The two Shoura proposals include providing the nationality to children of Saudi mothers once they reach 18 years old and they prove they have stayed at least 10 years in the Kingdom during this period. Children must also provide a clear criminal record and know Arabic language before they apply for nationality. Other suggestions oblige the children to give away their father’s nationality if they want the Saudi nationality. Some suggestions include giving a Saudi passport at birth and the nationality within six month after adolescence (18 years old).
Current and previous women Shoura members have lobbied along with their male colleagues to push for this file to be discussed in the Shoura Council. Well known women who called for this move are Latifa Al-Shaalan, Haya Al-Manie, Thuraya Obaid and Wafa Taibah.
Al-Shalan, one of those pushing for the file in the Shoura Council, wrote on her Twitter account, “My colleagues and I feel relieved, the file has gone through in the council”. She described the opposing the view on the basis of tracing ancestry of children as “pathetic rather than surprising,” adding that they have not asked for naming children after their mothers instead of fathers.
Moudi Al-Khalaf, another Shoura member, congratulated Saudi women for their concerns and the struggle of their children is being negotiated at the council and hoped that the better is yet to come.
Saudi mothers and their children are hoping these calls and negotiations at the council will turn into a law that gives children of Saudi women the right for Saudi nationality. Hissa Al-Ruwaili, a Saudi mother of expatriate children, called on higher authorities to consider granting nationality to children of Saudi mothers. “My children deserve the nationality, they are the children of this country, they have Saudi blood.”
Similarly Omar, a son of a Saudi mother, said he is a doctor and serves his country Saudi Arabia through working in a hospital. “The struggle of Saudi mothers will be put to an end soon by Crown Prince,” he hoped.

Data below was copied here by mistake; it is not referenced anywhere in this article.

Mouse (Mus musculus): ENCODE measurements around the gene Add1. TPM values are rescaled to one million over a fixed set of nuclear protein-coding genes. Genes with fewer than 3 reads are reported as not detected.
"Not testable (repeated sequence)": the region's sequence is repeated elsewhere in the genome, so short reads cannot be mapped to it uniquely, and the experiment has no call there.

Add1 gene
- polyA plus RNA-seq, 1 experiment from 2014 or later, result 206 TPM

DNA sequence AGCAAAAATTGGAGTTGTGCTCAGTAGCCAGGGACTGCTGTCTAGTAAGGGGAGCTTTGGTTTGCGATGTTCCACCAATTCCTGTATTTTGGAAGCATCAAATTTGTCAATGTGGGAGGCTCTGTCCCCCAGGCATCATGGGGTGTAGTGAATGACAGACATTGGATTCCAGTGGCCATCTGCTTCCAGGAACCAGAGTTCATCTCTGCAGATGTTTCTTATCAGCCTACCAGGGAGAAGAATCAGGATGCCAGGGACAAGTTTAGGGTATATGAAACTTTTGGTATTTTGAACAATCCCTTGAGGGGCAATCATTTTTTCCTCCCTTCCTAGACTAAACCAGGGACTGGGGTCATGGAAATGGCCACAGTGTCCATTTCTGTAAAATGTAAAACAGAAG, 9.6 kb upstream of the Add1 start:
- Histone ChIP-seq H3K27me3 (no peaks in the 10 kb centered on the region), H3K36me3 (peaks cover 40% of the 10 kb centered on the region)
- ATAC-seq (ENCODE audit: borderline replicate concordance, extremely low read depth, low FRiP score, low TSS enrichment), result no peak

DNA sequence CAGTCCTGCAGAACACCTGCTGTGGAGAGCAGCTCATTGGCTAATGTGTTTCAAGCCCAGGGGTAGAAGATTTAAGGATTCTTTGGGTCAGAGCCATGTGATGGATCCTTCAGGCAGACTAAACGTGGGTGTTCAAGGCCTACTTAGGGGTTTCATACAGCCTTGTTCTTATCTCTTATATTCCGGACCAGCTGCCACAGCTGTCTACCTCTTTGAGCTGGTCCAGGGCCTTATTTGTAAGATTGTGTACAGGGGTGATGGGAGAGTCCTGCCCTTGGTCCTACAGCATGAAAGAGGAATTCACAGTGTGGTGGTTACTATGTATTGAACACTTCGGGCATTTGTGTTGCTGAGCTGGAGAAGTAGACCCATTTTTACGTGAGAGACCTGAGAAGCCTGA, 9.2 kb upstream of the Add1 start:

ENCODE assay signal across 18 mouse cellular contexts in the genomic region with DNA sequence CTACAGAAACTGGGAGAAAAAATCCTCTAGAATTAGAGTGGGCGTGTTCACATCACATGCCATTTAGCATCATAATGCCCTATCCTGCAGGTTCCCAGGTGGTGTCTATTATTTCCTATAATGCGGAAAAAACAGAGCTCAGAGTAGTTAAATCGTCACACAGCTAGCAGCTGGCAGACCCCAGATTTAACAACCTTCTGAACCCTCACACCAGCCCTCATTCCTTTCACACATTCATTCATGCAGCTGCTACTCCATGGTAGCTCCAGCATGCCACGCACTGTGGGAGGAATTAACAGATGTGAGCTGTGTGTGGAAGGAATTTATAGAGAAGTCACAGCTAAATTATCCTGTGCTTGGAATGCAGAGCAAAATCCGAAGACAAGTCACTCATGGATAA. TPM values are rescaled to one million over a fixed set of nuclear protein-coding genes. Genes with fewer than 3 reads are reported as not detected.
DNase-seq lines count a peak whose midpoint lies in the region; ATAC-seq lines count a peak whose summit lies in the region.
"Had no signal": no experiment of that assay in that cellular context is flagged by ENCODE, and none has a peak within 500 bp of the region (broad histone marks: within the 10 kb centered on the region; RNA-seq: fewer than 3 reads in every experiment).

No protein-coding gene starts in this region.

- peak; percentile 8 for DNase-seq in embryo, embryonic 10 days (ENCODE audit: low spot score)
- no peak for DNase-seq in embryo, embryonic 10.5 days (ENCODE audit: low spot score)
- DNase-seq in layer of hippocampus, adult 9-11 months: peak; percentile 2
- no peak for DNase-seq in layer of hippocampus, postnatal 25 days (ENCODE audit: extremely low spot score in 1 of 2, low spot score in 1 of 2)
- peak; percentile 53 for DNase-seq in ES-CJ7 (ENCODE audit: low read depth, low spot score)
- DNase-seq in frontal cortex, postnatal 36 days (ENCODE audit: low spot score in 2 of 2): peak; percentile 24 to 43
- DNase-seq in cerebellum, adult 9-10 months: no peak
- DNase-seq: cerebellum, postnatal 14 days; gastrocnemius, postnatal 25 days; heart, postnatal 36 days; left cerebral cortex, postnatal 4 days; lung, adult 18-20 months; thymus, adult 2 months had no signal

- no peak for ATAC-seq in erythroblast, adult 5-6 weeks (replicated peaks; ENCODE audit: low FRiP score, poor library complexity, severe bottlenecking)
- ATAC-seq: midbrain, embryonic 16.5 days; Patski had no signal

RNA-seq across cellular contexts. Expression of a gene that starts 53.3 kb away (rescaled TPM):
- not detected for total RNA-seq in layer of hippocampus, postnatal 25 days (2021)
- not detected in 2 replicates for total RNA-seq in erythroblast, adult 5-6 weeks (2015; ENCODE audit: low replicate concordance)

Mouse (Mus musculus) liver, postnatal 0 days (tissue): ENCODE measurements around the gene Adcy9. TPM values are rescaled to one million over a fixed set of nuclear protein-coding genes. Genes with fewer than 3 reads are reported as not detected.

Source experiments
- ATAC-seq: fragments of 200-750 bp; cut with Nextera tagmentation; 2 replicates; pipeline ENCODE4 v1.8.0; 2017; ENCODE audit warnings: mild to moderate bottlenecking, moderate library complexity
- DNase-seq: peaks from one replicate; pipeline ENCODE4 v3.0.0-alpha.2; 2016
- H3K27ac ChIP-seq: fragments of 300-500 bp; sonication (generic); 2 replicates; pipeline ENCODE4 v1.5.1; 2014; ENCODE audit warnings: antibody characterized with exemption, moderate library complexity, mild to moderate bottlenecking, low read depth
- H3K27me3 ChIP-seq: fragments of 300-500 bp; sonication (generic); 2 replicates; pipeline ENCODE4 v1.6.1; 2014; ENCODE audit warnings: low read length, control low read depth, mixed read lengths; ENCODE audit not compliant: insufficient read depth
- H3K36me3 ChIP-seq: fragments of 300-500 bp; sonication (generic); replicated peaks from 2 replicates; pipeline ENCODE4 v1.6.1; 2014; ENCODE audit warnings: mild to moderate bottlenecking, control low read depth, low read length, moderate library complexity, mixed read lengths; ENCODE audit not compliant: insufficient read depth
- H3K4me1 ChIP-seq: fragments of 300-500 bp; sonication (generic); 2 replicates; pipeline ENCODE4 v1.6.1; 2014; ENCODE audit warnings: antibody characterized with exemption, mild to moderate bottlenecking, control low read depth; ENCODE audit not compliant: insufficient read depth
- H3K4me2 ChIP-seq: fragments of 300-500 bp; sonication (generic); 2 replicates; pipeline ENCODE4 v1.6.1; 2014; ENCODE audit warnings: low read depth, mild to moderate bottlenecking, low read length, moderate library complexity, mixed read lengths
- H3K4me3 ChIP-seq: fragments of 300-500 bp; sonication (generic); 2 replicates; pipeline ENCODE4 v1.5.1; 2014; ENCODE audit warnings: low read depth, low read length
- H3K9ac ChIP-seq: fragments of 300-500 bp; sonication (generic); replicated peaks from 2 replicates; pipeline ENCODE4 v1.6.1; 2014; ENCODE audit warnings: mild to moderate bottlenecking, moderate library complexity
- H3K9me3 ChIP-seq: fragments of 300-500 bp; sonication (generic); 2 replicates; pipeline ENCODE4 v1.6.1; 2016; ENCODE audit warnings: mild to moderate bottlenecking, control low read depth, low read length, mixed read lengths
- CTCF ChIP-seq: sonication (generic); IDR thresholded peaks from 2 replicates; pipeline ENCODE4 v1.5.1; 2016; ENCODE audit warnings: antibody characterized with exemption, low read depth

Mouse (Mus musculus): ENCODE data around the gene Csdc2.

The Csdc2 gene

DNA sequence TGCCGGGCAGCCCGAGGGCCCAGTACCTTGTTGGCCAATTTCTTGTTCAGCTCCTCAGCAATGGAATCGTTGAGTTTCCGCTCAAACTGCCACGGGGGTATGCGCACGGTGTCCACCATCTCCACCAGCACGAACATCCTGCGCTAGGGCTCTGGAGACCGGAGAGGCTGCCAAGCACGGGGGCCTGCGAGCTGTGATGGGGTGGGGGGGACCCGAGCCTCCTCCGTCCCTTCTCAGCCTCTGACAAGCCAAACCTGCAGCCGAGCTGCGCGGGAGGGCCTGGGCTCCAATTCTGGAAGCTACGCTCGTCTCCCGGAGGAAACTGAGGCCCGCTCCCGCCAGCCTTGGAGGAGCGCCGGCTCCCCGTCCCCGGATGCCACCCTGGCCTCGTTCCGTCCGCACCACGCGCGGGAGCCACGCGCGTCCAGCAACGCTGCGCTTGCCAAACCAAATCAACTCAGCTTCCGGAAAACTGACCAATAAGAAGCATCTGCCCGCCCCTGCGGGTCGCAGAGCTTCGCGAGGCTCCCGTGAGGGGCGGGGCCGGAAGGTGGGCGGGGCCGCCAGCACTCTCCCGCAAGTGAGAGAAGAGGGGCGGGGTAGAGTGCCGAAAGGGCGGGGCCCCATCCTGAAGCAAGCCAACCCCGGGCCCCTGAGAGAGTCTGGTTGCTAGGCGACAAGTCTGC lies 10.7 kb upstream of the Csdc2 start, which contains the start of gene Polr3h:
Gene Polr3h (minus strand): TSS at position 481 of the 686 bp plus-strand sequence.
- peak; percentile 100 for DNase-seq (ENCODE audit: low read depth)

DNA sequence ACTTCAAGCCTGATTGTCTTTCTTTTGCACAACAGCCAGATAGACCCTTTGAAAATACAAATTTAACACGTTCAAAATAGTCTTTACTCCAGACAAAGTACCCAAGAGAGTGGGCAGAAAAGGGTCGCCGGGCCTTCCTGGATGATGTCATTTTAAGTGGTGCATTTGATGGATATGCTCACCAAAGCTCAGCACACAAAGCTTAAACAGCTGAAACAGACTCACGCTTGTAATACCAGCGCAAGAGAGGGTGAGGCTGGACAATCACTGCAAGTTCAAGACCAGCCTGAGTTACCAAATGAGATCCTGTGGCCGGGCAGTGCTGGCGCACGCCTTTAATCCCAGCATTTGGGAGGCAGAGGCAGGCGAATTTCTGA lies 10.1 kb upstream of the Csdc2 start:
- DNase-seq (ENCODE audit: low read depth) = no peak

Samiah, a daughter of a Saudi women, wrote “It is not believable that children of Saudi women are threatened to leave their mother’s homeland if she passes away. It is not believable that 10% of their money is being taken from them. It is not believable that they will be deprived of their mothers’ pensions, and it is not believable that they will be obliged to look for a sponsor. Supporting women should include all aspects of life.” She elaborated that they hope that higher authorities would reconsider the nationality system.
Wafa Al-Rashid, an opinion writer at Okaz newspaper, wrote a piece entitled “Strangers in their homeland”. She noted that this is the case of children of Saudi mothers who are forced to leave the country after their mothers, who sponsor them, passes away. She added, “Law protects the citizen either a male or a female. Why are we discriminating.” She questioned that Saudi men who get married to non-Saudi women get all the rights for their wives without even questioning their behaviors.
Faiz Aziz, another opinion writer at Makkah newspaper, said, “Good news make us happy even if they come late.” He added that what is not impressive, however, is the opposing views and the claims that giving nationality to children of Saudi mothers will raise such issues like tracing ancestry or lack of water.